Cancer Causes & Control

, Volume 22, Issue 6, pp 885–897 | Cite as

Early-life sun exposure and risk of melanoma before age 40 years

  • Anne E. Cust
  • Mark A. Jenkins
  • Chris Goumas
  • Bruce K. Armstrong
  • Helen Schmid
  • Joanne F. Aitken
  • Graham G. Giles
  • Richard F. Kefford
  • John L. Hopper
  • Graham J. Mann
Original paper



To examine associations between early-life sun exposure and risk of invasive cutaneous melanoma diagnosed between ages 18 and 39 years.


Data were analysed from 606 cases and 481 controls from the Australian Melanoma Family Study, a population-based, case–control-family study. Self- and parent-reported sun exposure was collected by interview. Odds ratios (OR) were estimated using unconditional logistic regression, adjusted for potential confounders.


Self-reported childhood total sun exposure was not associated with melanoma overall, but was positively associated with melanoma diagnosed at 18–29 years of age (OR for highest vs. lowest quartile: 3.21, 95% confidence intervals (CI) 1.38–7.44; P trend 0.02; P interaction by age group 0.09). Analyses restricted to participants whose self-reported sun exposure was concordant with that recalled by their parents gave an OR for the highest versus lowest tertile of childhood total sun exposure of 2.28 (95% CI 1.03–5.04; P trend 0.05), and for any versus no severe childhood sunburn of 2.36 (95% CI 1.05–5.31). The association of self-reported severe sunburn with melanoma was evident only in people who tended to tan rather than burn and in people who had few nevi.


The association of early-life sun exposure with early-onset melanoma is influenced by host factors.


Melanoma Sun exposure Early-onset Sunburn 






We gratefully acknowledge all of the participants, the work and dedication of the research coordinators, interviewers, examiners and data management staff, including Judith Maskiell, Jackie Arbuckle, Steven Columbus, Michaela Lang, Helen Rodais, Caroline Ellis (Centre for MEGA Epidemiology, School of Population Health, University of Melbourne, Melbourne, Australia); Elizabeth A Holland, Chantelle Agha-Hamilton, Carol El Hayek, Lynne Morgan, Joanne Roland, Emma Tyler, Jodi Barton, Caroline Watts and Lesley Porter (Westmead Institute of Cancer Research, University of Sydney at Westmead Millennium Institute and Melanoma Institute Australia, Sydney, Australia); Jodie Jetann, Megan Ferguson, Michelle Hillcoat, Kellie Holland, Pamela Saunders, Joan Roberts and Sheree Tait (Viertel Centre for Research in Cancer Control, Cancer Council Queensland, Spring Hill, Brisbane, Australia); Anil Kurien, Clare Patterson, Caroline Thoo, Sally de Zwaan, Angelo Sklavos, Shobhan Manoharan, Jenny Cahill and Sarah Brennand (skin examiners). This work was supported by the National Health and Medical Research Council of Australia (NHMRC) (project grants 566946, 107359, 211172 and program grant number 402761 to GJM and RFK); the Cancer Council New South Wales (project grant 77/00, 06/10), the Cancer Council Victoria and the Cancer Council Queensland (project grant 371); and the US National Institutes of Health (via RO1 grant CA-83115-01A2 to the international Melanoma Genetics Consortium—GenoMEL). AEC is the recipient of a NHMRC public health postdoctoral fellowship (520018), a Cancer Institute NSW Early Career Development Fellowship (10/ECF/2-06) and a Victorian Cancer Agency Early Career Seed Grant (ECSG07_010). BKA’s research is supported by a University of Sydney Medical Foundation Program Grant and JLH is an Australia Fellow of the NHMRC.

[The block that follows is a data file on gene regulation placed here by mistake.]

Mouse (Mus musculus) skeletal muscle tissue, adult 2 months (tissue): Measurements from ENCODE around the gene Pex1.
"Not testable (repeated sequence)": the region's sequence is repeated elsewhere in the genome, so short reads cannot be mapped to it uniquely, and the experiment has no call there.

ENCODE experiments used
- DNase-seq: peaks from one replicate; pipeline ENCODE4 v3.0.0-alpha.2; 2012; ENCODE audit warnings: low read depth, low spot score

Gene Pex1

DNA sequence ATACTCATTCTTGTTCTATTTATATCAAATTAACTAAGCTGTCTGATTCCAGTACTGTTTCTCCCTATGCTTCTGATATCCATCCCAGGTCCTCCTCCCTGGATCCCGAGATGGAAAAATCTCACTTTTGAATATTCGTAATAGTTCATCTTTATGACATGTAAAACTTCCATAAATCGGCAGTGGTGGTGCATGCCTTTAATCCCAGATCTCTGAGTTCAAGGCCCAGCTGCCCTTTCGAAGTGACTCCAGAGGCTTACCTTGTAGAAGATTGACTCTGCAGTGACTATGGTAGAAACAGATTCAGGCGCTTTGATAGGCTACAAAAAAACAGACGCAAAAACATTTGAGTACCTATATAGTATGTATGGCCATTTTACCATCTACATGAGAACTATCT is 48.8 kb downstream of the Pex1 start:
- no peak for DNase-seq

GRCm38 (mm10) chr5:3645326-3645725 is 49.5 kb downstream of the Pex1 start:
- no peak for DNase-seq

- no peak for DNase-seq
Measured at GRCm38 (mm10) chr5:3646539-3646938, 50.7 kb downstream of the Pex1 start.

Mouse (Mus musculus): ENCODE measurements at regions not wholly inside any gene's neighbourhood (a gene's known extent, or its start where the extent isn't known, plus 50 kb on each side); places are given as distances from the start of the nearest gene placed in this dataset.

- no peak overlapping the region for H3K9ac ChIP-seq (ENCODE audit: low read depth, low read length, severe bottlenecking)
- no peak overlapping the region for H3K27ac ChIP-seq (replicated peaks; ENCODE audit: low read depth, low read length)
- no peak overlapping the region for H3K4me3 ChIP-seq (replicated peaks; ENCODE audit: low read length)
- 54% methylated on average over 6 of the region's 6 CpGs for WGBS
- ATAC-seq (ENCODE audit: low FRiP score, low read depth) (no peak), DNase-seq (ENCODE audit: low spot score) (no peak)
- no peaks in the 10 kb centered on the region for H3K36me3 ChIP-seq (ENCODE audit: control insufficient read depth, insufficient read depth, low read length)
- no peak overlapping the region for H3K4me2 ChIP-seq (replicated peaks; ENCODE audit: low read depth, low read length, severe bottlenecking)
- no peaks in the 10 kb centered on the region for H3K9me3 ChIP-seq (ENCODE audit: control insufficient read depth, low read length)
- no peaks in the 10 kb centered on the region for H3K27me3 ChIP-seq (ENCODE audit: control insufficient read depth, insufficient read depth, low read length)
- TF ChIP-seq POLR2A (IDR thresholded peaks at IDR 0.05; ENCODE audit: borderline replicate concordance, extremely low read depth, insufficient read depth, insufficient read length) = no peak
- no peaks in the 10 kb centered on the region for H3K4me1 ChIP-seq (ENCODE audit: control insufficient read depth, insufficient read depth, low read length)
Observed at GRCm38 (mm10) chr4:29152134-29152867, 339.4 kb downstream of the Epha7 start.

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Copyright information

© Springer Science+Business Media B.V. 2011

Authors and Affiliations

  • Anne E. Cust
    • 1
    • 2
  • Mark A. Jenkins
    • 1
  • Chris Goumas
    • 2
  • Bruce K. Armstrong
    • 2
  • Helen Schmid
    • 3
  • Joanne F. Aitken
    • 4
  • Graham G. Giles
    • 1
    • 5
  • Richard F. Kefford
    • 3
  • John L. Hopper
    • 1
  • Graham J. Mann
    • 3
  1. 1.Centre for Molecular, Environmental, Genetic and Analytic (MEGA) Epidemiology, Melbourne School of Population HealthUniversity of MelbourneMelbourneAustralia
  2. 2.Cancer Epidemiology and Services Research (CESR), Sydney School of Public Health, Sydney Medical SchoolThe University of SydneySydneyAustralia
  3. 3.Westmead Institute for Cancer Research, Millennium Institute and Melanoma Institute AustraliaUniversity of Sydney at WestmeadSydneyAustralia
  4. 4.Viertel Centre for Research in Cancer ControlCancer Council QueenslandBrisbaneAustralia
  5. 5.Cancer Epidemiology CentreCancer Council VictoriaMelbourneAustralia

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